A good part of the artichoke harvest produced in the province is sold at auction in three alhóndigas in the Vega Baja that work for wholesale markets and also for local shops and catering businesses. The X-ray of the current situation indicates that sales directed to the hotel segment have decreased due to the fall in activity caused by restrictions on social mobility, the paralysis of tourism and the reduction of capacity and hours in bars and restaurants in the Valencian Community itself but also in the neighboring region of Murcia, which has kept the hotel business closed for weeks. With all this, the purchase of fruit and vegetable products is being absorbed almost entirely by family economies, so the stock of products such as artichokes, at the beginning of the season, is placed on the market without problem.
Luis Gómez, partner of the La Redonda de Los Huertos auction, located in Orihuela, points out that last week’s sale prices for artichokes have ranged between 1.20 euros and 2 euros. They are prices that he qualifies as high considering that when they reach the consumer they can reach three euros, but underlines that it is a situation that responds to supply and demand because at the moment there is not too much production to be in full startup of season. In this regard, it indicates that the majority of the product is being marketed in the domestic market. At this moment, practically all of the harvest is destined for fresh consumption, but when the tons harvested multiply in a few weeks, it will be the canning industry that will absorb 80% of the total sales. “As last year there was very little production and they hardly have stock in storage, we believe that industrialists will have to raise their purchase price a little to be able to work and there will be competition between them. The canneries rule a lot and influence the price that the artichoke reaches, ”Gómez says.
The agronomist Mari Carmen Hernández, who works for the Hortofrutícola 3 Puentes, based in Dolores, predicts that, if the weather is good and there are no unforeseen events, the production of the artichoke plants will multiply in the second period since in the first Due to the high temperatures, the expected profitability is not being achieved. In this auction, prices have reached up to 2.50 euros per kilo for the highest quality product, while the smaller ones have been sold for one euro. «I think the campaign is going to go well. Maybe not like the one two years ago, in which there were many kilos, but like the previous one, in which there was a little less product but better prices, ”predicts Hernández.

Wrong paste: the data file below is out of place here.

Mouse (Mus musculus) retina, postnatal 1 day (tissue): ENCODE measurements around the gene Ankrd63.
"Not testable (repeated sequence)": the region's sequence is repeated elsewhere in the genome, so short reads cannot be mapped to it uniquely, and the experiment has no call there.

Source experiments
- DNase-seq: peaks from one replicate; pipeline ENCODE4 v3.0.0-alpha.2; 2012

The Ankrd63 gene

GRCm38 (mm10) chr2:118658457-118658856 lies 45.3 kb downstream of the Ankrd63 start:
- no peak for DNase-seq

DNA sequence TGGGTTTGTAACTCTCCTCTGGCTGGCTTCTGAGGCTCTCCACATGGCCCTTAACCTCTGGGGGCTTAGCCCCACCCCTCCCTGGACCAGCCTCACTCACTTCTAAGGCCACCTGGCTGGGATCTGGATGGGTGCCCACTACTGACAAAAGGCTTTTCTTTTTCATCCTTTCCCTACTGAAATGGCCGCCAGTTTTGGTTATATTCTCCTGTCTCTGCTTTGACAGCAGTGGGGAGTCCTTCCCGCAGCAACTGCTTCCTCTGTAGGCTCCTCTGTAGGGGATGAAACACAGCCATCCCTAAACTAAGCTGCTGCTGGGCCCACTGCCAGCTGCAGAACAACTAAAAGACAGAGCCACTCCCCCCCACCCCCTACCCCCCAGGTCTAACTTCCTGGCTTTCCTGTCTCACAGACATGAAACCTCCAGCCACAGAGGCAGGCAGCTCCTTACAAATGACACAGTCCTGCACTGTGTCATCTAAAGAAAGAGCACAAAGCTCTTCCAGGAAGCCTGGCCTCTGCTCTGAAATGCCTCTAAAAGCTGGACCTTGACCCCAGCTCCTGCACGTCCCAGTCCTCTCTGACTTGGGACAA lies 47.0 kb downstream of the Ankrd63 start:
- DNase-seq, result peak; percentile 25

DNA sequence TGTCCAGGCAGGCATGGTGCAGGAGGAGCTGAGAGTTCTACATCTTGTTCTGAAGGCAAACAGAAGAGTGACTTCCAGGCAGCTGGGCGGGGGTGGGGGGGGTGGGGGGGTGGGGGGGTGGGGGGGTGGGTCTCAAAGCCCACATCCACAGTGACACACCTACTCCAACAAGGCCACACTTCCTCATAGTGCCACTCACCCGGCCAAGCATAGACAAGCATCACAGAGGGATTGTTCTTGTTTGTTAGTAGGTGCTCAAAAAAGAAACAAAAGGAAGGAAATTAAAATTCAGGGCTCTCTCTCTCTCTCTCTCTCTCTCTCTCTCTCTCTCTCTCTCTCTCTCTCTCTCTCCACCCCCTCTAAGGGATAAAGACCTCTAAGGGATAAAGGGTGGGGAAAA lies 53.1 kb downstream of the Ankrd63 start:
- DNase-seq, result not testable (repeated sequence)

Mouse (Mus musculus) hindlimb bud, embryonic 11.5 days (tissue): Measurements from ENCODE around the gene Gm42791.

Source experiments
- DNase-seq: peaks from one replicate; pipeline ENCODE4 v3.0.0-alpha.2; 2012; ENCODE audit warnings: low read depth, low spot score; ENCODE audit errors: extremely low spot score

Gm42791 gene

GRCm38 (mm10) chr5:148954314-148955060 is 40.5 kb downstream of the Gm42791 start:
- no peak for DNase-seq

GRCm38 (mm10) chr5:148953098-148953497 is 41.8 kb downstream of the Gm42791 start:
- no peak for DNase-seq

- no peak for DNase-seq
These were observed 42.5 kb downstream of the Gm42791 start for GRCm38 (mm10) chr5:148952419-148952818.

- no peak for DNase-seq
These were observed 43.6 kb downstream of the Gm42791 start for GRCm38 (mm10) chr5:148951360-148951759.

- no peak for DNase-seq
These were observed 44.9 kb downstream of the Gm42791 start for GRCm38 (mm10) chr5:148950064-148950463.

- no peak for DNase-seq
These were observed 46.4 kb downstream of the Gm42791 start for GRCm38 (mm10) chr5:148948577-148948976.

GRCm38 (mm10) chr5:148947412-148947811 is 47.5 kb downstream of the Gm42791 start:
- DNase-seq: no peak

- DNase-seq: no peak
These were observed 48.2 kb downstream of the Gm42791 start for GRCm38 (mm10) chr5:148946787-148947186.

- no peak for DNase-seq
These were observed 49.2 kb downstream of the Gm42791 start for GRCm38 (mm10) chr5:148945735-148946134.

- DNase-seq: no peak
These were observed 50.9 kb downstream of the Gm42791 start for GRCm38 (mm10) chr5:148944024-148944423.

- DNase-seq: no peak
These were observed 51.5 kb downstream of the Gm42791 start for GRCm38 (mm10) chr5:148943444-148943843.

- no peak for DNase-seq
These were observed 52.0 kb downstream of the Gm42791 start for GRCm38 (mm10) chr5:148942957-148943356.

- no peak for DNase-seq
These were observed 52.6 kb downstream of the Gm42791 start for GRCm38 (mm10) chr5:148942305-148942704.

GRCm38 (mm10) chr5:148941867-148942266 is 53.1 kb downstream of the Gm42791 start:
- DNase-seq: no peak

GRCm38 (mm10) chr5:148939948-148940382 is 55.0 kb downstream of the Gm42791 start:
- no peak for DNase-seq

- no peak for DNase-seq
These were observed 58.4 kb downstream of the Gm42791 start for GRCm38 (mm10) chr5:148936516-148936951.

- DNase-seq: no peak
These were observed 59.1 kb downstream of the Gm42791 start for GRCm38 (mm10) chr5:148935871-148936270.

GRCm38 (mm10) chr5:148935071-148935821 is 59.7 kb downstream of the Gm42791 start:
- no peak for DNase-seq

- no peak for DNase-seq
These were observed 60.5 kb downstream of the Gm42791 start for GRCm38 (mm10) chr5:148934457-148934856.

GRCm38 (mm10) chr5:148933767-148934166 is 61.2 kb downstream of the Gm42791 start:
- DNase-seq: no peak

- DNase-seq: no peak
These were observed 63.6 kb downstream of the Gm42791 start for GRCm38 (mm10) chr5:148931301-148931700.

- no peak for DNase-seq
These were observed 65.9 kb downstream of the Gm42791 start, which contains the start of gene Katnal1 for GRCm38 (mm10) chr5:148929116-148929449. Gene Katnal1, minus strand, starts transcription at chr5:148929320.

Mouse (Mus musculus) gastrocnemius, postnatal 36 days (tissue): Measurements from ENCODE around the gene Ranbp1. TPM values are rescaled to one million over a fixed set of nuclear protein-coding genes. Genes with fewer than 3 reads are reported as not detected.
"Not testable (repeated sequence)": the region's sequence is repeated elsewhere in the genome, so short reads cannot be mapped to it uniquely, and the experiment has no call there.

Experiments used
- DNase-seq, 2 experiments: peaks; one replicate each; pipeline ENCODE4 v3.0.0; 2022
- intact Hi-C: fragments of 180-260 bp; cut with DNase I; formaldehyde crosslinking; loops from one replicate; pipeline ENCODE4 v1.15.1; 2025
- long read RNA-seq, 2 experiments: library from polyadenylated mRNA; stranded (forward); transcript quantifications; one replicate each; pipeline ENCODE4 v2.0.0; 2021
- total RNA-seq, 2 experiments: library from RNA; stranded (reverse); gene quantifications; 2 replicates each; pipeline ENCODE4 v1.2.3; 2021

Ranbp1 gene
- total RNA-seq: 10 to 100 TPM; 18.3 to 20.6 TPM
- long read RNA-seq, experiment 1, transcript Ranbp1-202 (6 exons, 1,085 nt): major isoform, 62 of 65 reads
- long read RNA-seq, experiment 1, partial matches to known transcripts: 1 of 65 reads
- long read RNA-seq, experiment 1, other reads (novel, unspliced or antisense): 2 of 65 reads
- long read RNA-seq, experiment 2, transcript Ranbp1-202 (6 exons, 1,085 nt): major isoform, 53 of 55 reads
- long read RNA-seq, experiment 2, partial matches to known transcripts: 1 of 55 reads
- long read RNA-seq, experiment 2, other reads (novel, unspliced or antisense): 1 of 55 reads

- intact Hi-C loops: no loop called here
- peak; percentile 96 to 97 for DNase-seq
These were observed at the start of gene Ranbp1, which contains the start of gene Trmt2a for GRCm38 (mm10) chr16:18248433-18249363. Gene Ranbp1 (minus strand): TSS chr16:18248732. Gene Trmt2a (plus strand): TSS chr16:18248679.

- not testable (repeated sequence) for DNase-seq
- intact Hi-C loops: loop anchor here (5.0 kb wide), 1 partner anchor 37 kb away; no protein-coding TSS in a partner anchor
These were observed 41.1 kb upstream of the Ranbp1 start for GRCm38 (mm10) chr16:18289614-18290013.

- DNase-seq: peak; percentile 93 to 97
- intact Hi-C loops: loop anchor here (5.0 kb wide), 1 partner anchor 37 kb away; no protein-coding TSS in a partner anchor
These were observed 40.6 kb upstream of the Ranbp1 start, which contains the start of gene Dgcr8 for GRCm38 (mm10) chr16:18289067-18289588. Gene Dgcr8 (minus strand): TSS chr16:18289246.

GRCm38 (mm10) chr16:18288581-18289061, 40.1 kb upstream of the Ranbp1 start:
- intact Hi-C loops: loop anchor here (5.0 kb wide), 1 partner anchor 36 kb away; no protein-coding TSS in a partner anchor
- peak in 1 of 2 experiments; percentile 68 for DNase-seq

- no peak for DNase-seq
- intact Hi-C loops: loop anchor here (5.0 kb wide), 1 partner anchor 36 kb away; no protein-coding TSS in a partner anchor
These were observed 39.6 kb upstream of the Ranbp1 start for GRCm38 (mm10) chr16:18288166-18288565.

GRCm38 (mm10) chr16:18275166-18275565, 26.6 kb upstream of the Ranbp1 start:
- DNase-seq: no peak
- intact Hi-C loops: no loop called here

Despite the uncertainty generated by the covid pandemic and the difficulties of the last year by DANA, the Artichoke Vega Baja Association will again develop campaigns this year to encourage the consumption of this vegetable and “support the consumption of products among all from our garden, local products, until all this happens and the situation returns to normal. We must be positive despite the difficulties “, defends Diego Martínez.
Up to 2.50 euros. The sale price at origin shoots up at the start of the season
The sale price at origin, that is, what the farmer charges for the sale of the first artichokes of the season has reached costs of up to 2.50 euros per kilogram at auction in recent days. This is a high price that is not maintained during the rest of the year and is only reached at the start of the season when there is little stock on the market. It is expected that with the drop in temperatures in the coming months, production will multiply and, with it, the price will be adjusted according to supply and demand.
Proximity sales. Family purchases make up for the drop in hospitality
Restrictions on social mobility and limitations on capacity and hours of the hotel industry have led to a decline in sales of artichokes to the restaurant sector. However, and as has been happening with the rest of fruit and vegetable products, consumption among family economies has increased and at the moment a good part of the production of this vegetable is destined for local trade, which groups together supermarkets and food markets from the province and from other regions close to the Valencian Community.